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Speech: Koalas, Too Precious To Lose

Video & Multimedia
Lee Rhiannon 20 Nov 2012

Adjournment speech, 20 November 2012

The following video and text is the second part of an adjournment speech. The first section dealt with the issue of the Israel-Palestine conflict and the blockade of Gaza.

Back in Australia, on a critical local issue, last week I found myself asking the question: which is more precious, a koala colony or a new coalmine? In New South Wales the state government's Planning Assessment Commission has given the go-ahead for the new Maules Creek coalmine. In doing so it has approved the destruction of large tracts of valuable koala habitat in north-west New South Wales from a massive open-cut coalmine proposal that would destroy 2,000 hectares or around 2,800 football fields of forest, even though the area is mapped as tier 1 biodiversity land in the New South Wales government's own strategic regional land-use policy and the project's ecological impact assessment states that the mine could have a substantial impact on local biodiversity and threatened species. It has given the mine the go-ahead. The Leard forest is the largest remaining biodiversity refuge on the already heavily cleared Liverpool Plains. It is home to a koala population that will have nowhere else to go if the proposed Maules Creek coalmine goes ahead. Now only the federal government stands in the way of the bulldozers.

Across Australia, koalas and the forests they call home face growing pressure from logging, mining and developments that are destroying koala habitat piece by precious piece. They need stronger federal protection than ever before. Koalas in New South Wales, Queensland and the ACT have been listed as a vulnerable species. They are under threat because their habitat is fast diminishing. Each new development and mine on or near koala habitat threatens the future of the species. My colleague Greens New South Wales MP Cate Faehrmann recently visited the Leard forest and saw firsthand just why this forest is too precious to lose when she spotted a koala sitting low in a tree. Ms Faehrmann said despite overwhelming health and environmental arguments against it, the New South Wales Planning Assessment Commission approved the mine on 25 October. This disgraceful decision demonstrates the New South Wales planning system is weighted heavily in favour of big mining.

This represents a serious test for Mr Burke, the federal environment minister.

These koalas deserve our care and our foresight to protect their habitat for the future survival of their species. Along with the koalas, 25 other threatened plant and animal species are also at serious risk of losing their habitat if the Maules Creek mine goes ahead, especially the critically endangered white box gum woodland. Minister Burke could reject the proposed Maules Creek mine under our federal environment laws. But, as we know, he is preparing to trash most of his own powers at a Council of Australian Governments meeting on 7 December.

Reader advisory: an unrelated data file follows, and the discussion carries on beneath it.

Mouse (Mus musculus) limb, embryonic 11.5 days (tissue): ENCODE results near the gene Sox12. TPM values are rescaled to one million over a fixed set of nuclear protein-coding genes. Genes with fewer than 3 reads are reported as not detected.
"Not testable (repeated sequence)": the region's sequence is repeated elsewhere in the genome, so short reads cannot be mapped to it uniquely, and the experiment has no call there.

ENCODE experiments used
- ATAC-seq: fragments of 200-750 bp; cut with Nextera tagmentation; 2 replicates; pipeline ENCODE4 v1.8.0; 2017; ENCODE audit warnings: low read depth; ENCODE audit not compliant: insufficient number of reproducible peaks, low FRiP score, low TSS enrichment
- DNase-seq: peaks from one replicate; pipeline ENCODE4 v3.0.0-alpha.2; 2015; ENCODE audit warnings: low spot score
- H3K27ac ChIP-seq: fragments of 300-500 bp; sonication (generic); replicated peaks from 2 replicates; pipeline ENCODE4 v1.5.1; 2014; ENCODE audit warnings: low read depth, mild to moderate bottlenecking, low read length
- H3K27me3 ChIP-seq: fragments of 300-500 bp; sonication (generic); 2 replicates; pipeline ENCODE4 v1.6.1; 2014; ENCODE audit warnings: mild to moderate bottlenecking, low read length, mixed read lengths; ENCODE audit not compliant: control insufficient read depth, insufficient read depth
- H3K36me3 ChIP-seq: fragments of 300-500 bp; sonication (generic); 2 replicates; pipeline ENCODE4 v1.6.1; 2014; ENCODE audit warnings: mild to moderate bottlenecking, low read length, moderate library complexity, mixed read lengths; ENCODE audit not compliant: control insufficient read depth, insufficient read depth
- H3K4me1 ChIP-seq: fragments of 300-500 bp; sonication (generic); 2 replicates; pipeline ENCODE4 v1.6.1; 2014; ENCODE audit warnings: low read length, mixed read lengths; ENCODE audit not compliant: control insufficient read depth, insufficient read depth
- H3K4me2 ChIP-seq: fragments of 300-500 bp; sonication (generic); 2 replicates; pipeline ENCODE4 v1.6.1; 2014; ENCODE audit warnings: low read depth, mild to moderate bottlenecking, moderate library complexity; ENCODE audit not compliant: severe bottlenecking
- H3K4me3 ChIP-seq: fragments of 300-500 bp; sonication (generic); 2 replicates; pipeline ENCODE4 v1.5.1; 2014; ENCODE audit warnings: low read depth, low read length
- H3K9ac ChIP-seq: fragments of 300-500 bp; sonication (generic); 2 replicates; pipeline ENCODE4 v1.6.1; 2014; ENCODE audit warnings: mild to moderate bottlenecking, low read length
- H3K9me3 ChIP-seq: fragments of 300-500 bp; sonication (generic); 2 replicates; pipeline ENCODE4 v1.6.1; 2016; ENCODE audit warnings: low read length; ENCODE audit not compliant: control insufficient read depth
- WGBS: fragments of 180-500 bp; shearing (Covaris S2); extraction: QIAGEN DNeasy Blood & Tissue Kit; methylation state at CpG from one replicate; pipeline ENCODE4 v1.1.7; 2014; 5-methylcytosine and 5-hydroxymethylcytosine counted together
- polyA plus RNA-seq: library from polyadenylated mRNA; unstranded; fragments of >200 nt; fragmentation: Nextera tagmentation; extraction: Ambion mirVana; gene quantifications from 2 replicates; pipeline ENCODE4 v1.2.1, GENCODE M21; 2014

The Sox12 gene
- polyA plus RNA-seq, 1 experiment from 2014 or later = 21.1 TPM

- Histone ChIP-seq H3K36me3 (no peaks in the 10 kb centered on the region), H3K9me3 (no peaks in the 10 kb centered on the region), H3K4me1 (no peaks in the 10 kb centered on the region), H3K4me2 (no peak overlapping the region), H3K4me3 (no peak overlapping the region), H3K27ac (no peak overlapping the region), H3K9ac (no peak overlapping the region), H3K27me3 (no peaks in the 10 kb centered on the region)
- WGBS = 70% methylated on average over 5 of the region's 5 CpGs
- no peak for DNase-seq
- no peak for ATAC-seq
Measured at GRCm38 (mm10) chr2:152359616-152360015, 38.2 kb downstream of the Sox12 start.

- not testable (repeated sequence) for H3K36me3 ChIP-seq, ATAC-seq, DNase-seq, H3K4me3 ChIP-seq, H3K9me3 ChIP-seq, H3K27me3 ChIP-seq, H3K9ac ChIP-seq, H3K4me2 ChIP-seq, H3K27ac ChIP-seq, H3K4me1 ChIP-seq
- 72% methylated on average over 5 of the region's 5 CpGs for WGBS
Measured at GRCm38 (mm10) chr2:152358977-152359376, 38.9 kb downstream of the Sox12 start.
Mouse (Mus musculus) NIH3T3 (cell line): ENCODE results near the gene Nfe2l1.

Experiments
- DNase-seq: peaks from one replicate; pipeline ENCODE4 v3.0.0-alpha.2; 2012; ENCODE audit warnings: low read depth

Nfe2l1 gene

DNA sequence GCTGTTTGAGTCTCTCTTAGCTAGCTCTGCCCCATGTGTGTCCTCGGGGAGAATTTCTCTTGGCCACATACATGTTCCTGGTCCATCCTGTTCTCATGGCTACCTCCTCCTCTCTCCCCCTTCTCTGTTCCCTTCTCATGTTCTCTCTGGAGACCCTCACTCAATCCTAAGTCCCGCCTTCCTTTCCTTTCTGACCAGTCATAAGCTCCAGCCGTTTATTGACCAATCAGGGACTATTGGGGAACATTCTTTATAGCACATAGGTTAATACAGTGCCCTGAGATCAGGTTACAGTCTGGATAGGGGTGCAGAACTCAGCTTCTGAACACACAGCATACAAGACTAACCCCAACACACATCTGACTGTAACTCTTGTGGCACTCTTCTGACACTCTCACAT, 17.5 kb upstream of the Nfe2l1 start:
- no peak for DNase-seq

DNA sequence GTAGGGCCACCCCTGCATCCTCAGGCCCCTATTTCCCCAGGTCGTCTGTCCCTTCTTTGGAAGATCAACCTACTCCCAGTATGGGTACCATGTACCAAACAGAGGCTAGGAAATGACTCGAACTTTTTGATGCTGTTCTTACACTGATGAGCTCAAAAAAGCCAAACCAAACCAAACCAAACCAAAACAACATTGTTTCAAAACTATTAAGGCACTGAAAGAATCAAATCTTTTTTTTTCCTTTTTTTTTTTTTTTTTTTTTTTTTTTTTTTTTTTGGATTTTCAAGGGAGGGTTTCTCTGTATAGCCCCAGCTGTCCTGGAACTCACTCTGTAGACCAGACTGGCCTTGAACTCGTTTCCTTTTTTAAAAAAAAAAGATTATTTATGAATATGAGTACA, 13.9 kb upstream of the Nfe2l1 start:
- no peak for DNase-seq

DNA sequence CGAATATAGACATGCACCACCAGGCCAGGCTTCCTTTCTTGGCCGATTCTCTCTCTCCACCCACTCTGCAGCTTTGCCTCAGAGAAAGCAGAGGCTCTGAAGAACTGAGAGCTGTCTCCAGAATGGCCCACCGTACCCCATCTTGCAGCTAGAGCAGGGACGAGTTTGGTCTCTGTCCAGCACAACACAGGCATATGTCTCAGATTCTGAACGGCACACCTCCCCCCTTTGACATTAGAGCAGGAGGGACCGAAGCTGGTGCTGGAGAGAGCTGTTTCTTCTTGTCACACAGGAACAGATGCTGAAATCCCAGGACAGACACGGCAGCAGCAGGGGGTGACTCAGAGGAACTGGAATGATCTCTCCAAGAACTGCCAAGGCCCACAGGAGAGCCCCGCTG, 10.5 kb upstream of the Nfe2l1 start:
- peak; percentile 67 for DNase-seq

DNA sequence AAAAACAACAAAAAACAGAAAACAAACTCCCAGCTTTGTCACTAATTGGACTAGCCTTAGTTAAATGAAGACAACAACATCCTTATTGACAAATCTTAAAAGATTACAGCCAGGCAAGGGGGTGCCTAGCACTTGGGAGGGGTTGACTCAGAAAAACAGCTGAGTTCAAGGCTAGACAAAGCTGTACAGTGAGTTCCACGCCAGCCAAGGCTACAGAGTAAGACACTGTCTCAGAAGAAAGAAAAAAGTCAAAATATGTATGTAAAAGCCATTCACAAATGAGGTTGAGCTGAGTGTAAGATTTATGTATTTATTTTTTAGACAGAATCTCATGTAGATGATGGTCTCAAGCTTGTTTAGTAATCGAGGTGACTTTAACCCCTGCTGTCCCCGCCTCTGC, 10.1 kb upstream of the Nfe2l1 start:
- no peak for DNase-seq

Big business and mining giants think it should be easier for them to dig, chop down and build whatever they want wherever they want, and sadly it looks like Minister Burke and the Labor party agree. We need stronger federal environment laws to protect koalas and their precious native forest habitat. Many koalas have the great misfortune to live in native state forests that are still being heavily logged to feed the dying woodchip industry. People are rightly horrified when they learn that vital koala habitat is still being felled to create woodchips, even though the bottom has fallen out of the international woodchip market.

The native forest logging industry still holds extraordinary and undue influence over state governments. Because of the federal government's toothless regional forestry agreements, the states can continue to approve logging in forests that provide precious koala habitat. The recent listing of the koala in New South Wales, Queensland and the ACT as a vulnerable species does not give them protection from logging. We need people in power to push koalas to the top of the government's agenda. I am sure there are senators in both Labor and the coalition parties who care deeply about the future survival of the koala. I believe saving koalas can be an issue for cross-party action. I hope we can work together for better protection for koalas and their habitat, for nationwide listing of koalas as a vulnerable species, for ending native forest logging in state forests where koalas live and for providing federal funding to better monitor koala habitat and populations to ensure their long-term survival.



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